Introducing The Chopard Alpine Eagle XL Chrono Watch In Gold And Ceramised Titanium

Chopard's new 80's inspired chronograph goes all out.


One of the most significant problems that I think Chopard faces in the watch world is that it’s really quite easy to forget they’re even there. While they make fantastic watches and their dealers and boutiques are in all the right places, they still struggle to take a portion of the market for themselves. While this has steadily gotten better in recent years, especially with the latest push on the L.U.C. line of watches, Chopard still has a way to go. 

A couple of years ago, Chopard unveiled the Alpine Eagle. While it might be a slightly strange name for a watch, the piece itself was designed to take on the ever-popular segment of stainless steel sports watches with integrated bracelets. Chopard’s approach was different enough from the rest of the watches in this segment to become noteworthy. However, it still retained some touches from Chopard’s past designs, specifically, the St Moritz. Although we have no official sales figures, it would appear the watch is popular, so much so that there are already chronograph versions and a special edition for Wempe.

Now we see another new addition to the Alpine Eagle collection called the Alpine Eagle XL Chrono. It’s beefy at 44mm x 13.5mm, although this is the same size as the Lucent Steel model. The beefiness will undoubtedly come from the case, which is made from 18k Fairmined rose gold. Fairmined gold is sourced ethically and ensures that everyone involved in the production journey of the gold is paid a fair wage. The dark layer making up the crown guards and the shoulders on the opposite side is titanium that has been ceramic coated to give it a higher level of scratch protection, although I couldn’t find any notes suggesting the gold has also been imbued with scratch-resistant technology as Hublot does with its pieces.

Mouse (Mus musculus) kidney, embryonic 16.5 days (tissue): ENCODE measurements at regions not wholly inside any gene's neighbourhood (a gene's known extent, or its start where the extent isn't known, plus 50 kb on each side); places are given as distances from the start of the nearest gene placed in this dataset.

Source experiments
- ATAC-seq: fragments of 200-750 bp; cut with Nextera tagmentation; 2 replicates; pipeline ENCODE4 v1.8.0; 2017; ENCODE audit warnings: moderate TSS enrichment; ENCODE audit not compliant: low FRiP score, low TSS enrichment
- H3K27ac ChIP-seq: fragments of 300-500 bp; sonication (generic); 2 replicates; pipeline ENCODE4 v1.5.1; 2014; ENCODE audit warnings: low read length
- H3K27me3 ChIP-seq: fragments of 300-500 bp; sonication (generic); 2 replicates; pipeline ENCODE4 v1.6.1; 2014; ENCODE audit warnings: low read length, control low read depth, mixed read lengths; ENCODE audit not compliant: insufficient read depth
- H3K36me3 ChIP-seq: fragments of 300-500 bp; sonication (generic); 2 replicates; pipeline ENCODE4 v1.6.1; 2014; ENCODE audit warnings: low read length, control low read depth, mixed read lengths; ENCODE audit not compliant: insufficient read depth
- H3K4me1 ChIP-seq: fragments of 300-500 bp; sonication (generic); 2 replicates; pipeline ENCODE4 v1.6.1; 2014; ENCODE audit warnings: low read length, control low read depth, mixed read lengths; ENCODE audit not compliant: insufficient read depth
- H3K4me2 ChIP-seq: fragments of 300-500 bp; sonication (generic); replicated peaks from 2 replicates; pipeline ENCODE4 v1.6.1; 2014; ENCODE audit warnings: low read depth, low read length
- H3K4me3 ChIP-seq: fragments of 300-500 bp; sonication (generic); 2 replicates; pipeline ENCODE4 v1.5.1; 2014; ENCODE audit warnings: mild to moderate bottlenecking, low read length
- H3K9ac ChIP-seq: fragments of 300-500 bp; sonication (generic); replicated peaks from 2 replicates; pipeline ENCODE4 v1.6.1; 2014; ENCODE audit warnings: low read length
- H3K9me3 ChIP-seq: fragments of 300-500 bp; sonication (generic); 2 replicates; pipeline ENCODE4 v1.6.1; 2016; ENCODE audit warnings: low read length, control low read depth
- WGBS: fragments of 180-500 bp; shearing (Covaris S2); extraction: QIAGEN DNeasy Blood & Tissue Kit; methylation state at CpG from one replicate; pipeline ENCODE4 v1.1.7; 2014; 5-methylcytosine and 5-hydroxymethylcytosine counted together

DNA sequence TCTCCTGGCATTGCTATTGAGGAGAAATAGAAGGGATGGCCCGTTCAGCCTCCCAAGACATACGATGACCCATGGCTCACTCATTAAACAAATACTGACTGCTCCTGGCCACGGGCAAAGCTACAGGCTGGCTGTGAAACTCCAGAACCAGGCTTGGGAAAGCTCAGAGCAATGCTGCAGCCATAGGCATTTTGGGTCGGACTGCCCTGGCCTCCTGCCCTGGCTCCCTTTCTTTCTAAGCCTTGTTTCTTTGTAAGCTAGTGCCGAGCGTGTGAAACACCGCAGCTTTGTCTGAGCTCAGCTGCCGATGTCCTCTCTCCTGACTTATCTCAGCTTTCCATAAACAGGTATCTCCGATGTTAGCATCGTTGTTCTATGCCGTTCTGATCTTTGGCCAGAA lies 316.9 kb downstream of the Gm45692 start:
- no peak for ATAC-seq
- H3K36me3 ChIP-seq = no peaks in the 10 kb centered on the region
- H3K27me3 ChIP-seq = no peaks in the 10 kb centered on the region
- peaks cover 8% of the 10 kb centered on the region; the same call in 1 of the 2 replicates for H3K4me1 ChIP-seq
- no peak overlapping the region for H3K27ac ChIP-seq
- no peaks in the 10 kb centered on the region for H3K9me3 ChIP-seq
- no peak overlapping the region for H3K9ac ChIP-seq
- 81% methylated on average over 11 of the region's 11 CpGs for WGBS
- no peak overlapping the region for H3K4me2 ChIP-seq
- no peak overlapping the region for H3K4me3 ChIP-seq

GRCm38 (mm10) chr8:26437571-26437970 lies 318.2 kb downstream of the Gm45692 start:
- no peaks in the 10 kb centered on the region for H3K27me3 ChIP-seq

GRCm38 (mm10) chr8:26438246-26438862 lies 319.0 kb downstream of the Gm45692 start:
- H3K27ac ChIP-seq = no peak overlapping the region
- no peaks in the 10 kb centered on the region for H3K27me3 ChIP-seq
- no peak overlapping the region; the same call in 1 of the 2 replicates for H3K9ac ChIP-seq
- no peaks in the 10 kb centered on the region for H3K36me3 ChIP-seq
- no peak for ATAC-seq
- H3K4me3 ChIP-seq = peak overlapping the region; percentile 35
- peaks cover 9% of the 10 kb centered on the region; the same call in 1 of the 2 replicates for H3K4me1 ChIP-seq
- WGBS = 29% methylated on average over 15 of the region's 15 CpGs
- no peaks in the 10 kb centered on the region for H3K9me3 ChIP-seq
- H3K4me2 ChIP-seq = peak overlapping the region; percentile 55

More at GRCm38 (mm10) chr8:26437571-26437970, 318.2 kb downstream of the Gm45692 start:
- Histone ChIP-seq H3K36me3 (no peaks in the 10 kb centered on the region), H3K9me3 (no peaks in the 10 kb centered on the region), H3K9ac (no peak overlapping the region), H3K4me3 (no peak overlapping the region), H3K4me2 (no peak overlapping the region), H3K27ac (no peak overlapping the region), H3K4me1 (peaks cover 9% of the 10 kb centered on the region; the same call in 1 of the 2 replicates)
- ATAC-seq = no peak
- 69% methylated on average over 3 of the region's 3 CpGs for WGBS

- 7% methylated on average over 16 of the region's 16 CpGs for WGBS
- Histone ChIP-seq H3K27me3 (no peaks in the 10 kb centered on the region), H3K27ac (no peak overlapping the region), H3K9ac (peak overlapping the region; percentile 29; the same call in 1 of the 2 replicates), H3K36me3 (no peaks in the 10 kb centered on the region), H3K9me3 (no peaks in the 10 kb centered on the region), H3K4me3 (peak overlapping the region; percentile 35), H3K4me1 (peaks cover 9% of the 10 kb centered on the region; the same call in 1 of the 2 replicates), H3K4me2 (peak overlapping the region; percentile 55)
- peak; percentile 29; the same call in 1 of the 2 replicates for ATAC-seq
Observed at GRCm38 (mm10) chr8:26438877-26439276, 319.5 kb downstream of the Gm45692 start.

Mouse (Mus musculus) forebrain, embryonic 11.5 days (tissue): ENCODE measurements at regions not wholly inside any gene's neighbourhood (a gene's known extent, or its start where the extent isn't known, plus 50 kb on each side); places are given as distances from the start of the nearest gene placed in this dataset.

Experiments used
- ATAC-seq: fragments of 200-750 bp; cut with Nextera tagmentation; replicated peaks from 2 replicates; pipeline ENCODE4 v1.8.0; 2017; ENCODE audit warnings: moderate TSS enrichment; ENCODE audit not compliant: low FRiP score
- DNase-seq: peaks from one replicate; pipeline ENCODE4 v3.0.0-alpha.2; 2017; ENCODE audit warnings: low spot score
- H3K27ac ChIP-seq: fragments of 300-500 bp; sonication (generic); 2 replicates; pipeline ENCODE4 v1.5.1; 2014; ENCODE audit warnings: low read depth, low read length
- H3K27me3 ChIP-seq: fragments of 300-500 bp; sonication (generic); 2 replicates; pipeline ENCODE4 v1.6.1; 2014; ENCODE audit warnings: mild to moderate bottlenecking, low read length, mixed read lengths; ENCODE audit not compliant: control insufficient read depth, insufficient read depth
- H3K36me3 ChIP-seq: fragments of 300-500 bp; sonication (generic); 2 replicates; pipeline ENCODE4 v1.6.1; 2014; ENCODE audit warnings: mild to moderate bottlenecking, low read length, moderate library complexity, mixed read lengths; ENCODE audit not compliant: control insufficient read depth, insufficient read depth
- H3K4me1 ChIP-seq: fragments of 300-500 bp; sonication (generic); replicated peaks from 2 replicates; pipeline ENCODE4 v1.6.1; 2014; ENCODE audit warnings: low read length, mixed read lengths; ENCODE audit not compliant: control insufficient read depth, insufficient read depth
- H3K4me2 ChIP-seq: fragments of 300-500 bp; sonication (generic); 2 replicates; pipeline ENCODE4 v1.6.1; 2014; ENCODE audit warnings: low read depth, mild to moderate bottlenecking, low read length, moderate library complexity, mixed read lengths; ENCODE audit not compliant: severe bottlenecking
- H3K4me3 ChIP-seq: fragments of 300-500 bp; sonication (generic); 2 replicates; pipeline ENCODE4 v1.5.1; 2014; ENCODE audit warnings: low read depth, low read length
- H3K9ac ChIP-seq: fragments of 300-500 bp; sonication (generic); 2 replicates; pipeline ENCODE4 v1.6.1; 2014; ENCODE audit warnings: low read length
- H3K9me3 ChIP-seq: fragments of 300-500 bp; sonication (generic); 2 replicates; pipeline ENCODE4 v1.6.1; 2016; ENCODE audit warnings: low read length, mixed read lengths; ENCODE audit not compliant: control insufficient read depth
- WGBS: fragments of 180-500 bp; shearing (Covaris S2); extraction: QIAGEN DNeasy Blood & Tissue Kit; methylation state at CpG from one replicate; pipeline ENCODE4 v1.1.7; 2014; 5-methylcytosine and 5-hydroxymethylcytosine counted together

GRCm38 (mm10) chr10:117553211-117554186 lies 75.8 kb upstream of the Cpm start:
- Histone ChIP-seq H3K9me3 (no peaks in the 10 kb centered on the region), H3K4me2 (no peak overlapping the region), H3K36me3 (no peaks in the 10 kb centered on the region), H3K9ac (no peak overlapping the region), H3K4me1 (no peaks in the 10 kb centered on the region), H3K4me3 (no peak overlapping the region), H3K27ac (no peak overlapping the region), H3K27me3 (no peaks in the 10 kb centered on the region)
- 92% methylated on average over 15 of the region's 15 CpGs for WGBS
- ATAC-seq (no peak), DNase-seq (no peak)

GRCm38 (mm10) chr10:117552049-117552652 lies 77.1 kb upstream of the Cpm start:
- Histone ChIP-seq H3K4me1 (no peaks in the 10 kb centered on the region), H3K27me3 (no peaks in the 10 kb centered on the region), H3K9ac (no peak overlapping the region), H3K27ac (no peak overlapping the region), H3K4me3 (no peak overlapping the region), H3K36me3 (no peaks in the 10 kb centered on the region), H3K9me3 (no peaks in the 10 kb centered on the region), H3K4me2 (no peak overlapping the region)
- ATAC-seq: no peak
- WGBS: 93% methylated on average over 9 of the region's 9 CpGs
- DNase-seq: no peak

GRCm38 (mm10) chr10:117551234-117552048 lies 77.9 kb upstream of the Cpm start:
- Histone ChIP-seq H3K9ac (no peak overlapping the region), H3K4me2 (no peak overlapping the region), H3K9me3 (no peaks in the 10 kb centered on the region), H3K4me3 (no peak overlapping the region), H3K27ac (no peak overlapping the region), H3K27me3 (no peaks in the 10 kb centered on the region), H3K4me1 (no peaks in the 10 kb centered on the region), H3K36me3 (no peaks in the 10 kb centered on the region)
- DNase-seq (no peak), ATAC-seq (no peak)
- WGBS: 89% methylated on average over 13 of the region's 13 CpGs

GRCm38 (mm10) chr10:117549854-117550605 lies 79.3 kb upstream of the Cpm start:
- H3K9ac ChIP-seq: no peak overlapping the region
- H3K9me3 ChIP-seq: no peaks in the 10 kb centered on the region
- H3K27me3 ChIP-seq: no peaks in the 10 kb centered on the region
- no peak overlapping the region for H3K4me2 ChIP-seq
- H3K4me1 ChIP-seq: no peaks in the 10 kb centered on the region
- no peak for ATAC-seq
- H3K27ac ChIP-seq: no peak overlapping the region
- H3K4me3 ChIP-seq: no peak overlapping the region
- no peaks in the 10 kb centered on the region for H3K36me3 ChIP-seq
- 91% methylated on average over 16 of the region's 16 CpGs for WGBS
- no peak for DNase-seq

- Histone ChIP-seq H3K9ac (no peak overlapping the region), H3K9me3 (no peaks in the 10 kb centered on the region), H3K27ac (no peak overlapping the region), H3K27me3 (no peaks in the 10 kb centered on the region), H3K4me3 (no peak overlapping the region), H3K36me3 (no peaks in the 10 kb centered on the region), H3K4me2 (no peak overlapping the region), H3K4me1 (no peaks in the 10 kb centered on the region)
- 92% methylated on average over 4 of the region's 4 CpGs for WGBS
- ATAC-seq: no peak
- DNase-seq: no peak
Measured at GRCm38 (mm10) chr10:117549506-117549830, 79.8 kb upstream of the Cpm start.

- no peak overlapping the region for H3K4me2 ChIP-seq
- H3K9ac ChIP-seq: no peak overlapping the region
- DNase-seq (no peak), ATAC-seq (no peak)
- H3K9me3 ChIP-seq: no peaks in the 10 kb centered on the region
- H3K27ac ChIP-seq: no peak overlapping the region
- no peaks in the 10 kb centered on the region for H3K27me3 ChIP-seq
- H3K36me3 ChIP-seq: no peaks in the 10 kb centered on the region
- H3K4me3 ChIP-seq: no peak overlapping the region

Overall the watch is rather handsome. The black dial with the signature eagle’s eye-inspired pattern contrasting the rose gold colouration well, think subdued jazz club rather than colourful rave. The dial appears clear and legible, although having one in person will see whether that is the case (hint hint Chopard). I like the inclusion of roman numerals for the primary markers, although the numbers printed on the subdials make it seem a little cluttered with the tachymeter there too. Although, as stated, seeing in person would reveal all.

Around the back is the calibre 03.05-C. It’s been surrounded by that ceramised(?) titanium, and the rotor is 22k gold which is a nice touch. It features all the specs you could possibly want from a chronograph with the “holy trinity” of goodies, those being a column-wheel control system, vertical clutch to prevent wear over time and a flyback function as well meaning you can reset the chronograph while it’s running. It also has a 4Hz beat rate and up to 60-hours of power reserve, and it’s even in-house made as well. 

While it doesn’t feature Poinçon de Genève finishing, it is still an attractively finished movement. I haven’t seen this specific movement in person, but I have seen movements similar to it, and they were well-finished. Although it doesn’t have L.U.C. levels of finishing, it also doesn’t have L.U.C. levels of pricing. At €34,400/£30,100, it’s not exactly cheap, but it is still much more affordable than the equivalent gold Vacheron Constantin Overseas (+£15k) or Patek Philippe Nautilus (+£20k), assuming you can find them at retailers. As I said, it may not be quite on that level in decoration terms, but otherwise, it’s got the specs to match.

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